Commenting on the situation, NRF Vice President for Supply Chain and Customs Policy Jonathan Gold, said that retailers want to protect their customers against future price increases that would come with any additional tariffs. However, with the latest suggested tariffs on hold for now and warehouses bulging, there is not much to be done.
We will still see some near-record numbers this summer, but right now no one knows whether there will be additional tariffs or not. We hope the restarted negotiations with China will result in significant reforms rather than more tariffs that tax American companies and consumers
US President Donald Trump had announced, after a meeting with China’s President Xi Jinping in June, that he would hold off on tariffs on further $300 billion in Chinese goods while negotiations between the two countries continue. Along with tariffs applied last year, the new round would tax almost all goods the US imports from China.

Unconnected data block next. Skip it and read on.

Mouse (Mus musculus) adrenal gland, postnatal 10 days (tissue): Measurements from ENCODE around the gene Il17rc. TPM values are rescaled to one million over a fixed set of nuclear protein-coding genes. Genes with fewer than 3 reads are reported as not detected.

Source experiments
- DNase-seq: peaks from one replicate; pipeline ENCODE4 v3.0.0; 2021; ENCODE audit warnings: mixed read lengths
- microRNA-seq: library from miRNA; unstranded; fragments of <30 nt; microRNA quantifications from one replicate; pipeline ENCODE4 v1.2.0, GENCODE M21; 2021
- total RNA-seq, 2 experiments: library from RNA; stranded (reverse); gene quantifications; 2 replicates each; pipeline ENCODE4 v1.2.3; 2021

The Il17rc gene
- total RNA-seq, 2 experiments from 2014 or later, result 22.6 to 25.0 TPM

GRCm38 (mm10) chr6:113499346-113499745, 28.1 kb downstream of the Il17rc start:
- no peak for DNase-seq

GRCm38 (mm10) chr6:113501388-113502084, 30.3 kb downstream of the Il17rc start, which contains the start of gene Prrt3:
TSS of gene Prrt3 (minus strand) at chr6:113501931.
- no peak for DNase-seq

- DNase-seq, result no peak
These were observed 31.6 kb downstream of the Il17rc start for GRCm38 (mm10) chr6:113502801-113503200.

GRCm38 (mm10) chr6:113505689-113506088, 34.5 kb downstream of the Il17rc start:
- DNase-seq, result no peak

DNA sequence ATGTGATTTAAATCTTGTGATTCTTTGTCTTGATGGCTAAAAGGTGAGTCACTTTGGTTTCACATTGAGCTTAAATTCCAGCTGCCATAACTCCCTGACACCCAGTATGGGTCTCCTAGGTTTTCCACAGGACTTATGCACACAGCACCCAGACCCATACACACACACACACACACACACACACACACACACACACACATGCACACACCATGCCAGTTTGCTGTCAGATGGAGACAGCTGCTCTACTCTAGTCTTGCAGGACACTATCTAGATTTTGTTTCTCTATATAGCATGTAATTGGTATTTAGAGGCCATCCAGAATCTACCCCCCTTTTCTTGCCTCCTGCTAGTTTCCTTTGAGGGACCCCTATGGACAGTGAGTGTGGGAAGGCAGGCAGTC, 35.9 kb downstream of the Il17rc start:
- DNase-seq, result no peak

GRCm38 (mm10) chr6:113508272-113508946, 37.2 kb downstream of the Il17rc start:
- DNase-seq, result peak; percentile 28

However, imports of consumer goods are still rising, because importers buy items expecting further increases in tariffs, the cost of which will be borne by the American consumer. In fact, US ports covered by Global Port Tracker handled 1.85 million TEUs during May. This marks an increase of 6% from April and 1.4% year-over-year.
As for June, it was estimated to be at 1.87 million TEU, up by 0.8% year-over-year. July is expected to reach 1.93 million TEU, increasing 1.3%, August at 1.96 million TEU, up by 3.4%, September at 1.89 million, up 1.1%, October at 1.94 million TEU, down by 4.5%, and November at 1.88 million TEU, up 4.3%.
Finally, imports during 2018 achieved a new record of 21.8 million TEU, an increase of 6.2% over 2017's previous record of 20.5 million TEU. The first half of 2019 totaled around 10.6 million TEU, up by 2.8% over the first half of 2018.